Channeling water along changing crystals
22 March 2023
Published online 2 May 2017
Scientists invent a system that can now destroy the memory of an electronic device on-demand, remotely, to prevent data misuse.
Scientists have developed a tiny embedded system that could remotely destroy the memory of stolen or hacked electronic devices such as mobile phones, laptops and pen drives to prevent data theft1.
“This system could be integrated with state-of-the-art high-performance silicon chips, making it potentially useful for protecting data in various fields such as intelligence, national security, banking and financial sectors,” says Muhammad M. Hussain one of the researchers from the King Abdullah University of Science and Technology (KAUST), Saudi Arabia.
Hussain and co-researchers from the US, Switzerland and Canada created an integrated destructible device by placing a flexible polyimide substrate, a heater and an expandable polymer layer on a silicon chip.
When the heater is connected to an adequate power supply, it expands the volume of the polymer layer. When the polymer expands, the silicon chip crumples and shatters destroying the device’s memory.
The destruction of the device can happen only at a specific site –– heat only dissipates around the electrodes. It’s also possible to vary the designs and size of the electrodes.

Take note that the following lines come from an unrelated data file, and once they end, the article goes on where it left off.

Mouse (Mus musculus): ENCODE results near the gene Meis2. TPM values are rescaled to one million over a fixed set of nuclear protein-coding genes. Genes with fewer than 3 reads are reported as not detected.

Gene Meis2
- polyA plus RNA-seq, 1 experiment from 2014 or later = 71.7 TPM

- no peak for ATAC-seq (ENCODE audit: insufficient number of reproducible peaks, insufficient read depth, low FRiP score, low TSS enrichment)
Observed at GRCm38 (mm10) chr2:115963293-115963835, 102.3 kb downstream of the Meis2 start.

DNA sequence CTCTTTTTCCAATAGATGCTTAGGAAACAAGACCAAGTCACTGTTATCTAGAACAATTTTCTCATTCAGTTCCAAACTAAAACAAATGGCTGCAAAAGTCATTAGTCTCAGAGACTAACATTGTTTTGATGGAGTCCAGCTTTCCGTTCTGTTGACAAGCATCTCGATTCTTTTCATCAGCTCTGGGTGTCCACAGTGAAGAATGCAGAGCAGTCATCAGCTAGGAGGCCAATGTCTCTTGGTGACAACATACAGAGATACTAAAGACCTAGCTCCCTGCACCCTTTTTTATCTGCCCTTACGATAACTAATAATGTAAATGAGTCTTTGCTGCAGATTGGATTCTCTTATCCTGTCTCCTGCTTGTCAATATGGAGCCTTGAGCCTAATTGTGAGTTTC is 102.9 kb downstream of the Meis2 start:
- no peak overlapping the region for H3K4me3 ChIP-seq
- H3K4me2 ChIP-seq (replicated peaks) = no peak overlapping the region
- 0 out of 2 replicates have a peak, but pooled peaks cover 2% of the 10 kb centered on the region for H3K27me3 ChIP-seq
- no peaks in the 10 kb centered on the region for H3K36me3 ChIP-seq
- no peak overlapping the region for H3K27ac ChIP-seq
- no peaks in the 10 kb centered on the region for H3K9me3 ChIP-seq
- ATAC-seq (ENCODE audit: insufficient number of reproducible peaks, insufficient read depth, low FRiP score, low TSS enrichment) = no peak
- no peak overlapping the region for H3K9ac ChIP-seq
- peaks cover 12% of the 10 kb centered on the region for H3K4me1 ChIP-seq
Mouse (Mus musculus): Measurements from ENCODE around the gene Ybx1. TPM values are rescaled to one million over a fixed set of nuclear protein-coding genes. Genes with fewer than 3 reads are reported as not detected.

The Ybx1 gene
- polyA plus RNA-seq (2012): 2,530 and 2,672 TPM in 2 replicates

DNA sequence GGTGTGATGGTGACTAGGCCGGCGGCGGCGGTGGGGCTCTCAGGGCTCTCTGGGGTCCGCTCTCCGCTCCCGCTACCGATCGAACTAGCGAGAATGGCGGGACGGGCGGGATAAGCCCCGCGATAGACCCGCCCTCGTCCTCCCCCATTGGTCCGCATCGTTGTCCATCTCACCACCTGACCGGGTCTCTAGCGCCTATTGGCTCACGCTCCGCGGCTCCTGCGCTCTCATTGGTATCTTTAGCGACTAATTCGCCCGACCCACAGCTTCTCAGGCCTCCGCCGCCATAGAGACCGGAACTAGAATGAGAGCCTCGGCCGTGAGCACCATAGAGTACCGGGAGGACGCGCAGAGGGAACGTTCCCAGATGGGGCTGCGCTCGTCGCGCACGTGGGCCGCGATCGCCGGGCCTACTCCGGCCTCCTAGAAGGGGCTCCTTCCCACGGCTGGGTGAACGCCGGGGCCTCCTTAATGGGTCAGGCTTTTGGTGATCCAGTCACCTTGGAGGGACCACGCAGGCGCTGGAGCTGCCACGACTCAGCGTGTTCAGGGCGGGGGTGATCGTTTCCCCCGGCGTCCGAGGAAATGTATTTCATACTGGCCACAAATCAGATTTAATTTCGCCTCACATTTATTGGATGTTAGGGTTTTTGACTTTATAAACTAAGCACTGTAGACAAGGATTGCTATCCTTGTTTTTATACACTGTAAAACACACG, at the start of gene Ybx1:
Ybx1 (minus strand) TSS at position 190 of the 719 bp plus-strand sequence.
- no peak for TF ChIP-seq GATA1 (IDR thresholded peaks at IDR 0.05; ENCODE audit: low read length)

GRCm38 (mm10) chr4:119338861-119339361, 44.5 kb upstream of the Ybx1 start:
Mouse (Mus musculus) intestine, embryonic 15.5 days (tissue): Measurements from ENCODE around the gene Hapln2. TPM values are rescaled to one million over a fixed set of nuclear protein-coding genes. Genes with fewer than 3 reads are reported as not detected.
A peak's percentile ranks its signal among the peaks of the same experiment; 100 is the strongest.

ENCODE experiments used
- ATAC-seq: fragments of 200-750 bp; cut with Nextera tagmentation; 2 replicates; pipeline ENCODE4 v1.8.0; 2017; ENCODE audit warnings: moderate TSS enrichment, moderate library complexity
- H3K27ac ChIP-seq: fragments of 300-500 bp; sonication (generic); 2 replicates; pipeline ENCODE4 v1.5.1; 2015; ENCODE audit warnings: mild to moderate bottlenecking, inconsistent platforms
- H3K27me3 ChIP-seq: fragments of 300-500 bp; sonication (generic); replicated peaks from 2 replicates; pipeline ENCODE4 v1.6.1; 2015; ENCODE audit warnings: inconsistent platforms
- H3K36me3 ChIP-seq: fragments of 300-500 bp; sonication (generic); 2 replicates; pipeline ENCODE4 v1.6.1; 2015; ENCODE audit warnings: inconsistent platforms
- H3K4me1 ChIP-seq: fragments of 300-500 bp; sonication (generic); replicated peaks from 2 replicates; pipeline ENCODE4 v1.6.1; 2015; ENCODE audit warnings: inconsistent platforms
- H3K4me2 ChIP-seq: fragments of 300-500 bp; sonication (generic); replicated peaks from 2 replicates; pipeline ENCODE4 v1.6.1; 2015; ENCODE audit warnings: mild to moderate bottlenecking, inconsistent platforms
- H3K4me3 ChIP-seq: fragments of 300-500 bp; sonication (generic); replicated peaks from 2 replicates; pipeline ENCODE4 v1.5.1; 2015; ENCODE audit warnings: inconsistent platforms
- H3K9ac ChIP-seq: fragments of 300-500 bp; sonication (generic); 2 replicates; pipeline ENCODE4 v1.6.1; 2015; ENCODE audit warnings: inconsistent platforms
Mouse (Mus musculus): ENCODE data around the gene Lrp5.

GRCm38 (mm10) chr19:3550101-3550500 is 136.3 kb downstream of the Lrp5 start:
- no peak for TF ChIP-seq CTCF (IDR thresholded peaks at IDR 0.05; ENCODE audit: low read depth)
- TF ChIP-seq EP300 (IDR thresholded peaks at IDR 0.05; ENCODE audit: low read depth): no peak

The speed of destruction depends on the power supply, says Hussain. “By supplying a power of 500 milliwatt, the memory part of an electronic device can be destroyed in 10 seconds; whereas 300 milliwatt does the same in 45 seconds.”
When the system is incorporated with global positioning system (GPS), plus light and pressure sensors, it can make electronics self-destruct. With this technology, it’s possible to cause programmed destruction of a GPS-empowered from a distance of 50 metres.
The scientists demonstrated this by sending a destruction command using a smartphone app.
“Since this technique destroys the silicon computing and communications core, there is no need to expend energy to destroy the suite of sensors,” says Roger Howe from Stanford University, who is not part of this study.